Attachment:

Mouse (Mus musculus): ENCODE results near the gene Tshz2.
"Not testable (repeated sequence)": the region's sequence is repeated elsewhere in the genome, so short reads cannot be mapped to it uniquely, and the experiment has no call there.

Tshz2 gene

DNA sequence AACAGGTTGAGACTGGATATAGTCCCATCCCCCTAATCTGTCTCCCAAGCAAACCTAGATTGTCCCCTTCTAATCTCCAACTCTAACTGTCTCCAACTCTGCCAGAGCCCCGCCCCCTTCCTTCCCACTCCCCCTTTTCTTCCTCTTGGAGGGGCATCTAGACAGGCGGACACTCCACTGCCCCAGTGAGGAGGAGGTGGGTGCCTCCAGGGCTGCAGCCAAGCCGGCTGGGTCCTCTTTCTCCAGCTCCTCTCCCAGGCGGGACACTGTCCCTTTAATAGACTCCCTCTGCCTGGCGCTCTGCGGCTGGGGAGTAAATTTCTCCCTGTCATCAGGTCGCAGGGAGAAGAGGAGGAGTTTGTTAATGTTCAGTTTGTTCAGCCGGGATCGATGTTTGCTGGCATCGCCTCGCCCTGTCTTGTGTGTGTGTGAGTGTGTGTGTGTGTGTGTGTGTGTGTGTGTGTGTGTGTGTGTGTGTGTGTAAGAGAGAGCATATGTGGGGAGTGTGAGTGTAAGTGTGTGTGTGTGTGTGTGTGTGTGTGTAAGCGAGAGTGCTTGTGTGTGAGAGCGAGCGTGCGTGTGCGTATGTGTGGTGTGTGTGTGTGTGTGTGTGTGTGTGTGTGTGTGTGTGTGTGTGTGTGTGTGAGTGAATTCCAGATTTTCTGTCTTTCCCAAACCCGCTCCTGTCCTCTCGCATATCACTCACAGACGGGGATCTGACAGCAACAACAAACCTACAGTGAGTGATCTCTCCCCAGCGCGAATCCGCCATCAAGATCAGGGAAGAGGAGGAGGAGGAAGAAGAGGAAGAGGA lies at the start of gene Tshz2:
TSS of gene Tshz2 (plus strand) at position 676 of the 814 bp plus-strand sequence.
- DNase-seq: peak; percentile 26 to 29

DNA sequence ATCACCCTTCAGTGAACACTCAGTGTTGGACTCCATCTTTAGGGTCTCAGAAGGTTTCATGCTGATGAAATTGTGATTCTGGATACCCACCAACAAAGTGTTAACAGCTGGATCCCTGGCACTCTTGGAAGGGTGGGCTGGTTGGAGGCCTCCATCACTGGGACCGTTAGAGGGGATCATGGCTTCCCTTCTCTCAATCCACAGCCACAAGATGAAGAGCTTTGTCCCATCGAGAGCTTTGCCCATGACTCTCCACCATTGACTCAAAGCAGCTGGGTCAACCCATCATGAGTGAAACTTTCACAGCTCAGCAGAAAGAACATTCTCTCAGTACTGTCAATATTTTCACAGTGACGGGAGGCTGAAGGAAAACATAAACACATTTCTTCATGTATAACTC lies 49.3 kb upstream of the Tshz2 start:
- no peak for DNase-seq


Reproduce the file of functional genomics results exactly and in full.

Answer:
Mouse (Mus musculus): ENCODE results near the gene Tshz2.
"Not testable (repeated sequence)": the region's sequence is repeated elsewhere in the genome, so short reads cannot be mapped to it uniquely, and the experiment has no call there.

Tshz2 gene

DNA sequence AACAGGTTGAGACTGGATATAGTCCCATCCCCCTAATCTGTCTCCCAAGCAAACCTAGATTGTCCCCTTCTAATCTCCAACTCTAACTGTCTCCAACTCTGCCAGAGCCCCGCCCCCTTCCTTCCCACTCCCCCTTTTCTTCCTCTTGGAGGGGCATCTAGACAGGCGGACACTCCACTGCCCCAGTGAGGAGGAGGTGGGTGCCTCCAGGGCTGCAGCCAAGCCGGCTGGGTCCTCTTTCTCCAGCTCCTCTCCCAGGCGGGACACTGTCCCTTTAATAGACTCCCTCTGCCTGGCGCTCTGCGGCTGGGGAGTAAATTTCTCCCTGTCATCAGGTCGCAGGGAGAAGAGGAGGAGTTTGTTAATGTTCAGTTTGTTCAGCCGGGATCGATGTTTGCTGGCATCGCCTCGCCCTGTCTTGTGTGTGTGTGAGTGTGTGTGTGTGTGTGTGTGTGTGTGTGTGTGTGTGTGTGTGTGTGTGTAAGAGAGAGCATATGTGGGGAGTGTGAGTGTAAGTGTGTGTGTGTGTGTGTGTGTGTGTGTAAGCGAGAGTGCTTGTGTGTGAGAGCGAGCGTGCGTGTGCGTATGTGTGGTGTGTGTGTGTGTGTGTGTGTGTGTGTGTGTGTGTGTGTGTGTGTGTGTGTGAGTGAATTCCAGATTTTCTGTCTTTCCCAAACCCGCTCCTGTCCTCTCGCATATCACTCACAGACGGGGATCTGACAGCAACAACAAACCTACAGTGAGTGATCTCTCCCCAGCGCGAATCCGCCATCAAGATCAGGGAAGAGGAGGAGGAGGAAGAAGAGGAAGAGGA lies at the start of gene Tshz2:
TSS of gene Tshz2 (plus strand) at position 676 of the 814 bp plus-strand sequence.
- DNase-seq: peak; percentile 26 to 29

DNA sequence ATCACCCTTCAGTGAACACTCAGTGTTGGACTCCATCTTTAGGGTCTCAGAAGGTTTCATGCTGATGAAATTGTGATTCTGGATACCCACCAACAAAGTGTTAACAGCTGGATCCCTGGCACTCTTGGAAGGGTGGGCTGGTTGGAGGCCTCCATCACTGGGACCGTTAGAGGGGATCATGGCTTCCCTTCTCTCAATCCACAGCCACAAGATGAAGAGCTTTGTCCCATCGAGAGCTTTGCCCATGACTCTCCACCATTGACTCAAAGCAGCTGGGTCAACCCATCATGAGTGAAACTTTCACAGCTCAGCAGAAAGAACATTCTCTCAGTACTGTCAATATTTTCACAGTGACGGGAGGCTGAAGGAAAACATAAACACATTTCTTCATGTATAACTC lies 49.3 kb upstream of the Tshz2 start:
- no peak for DNase-seq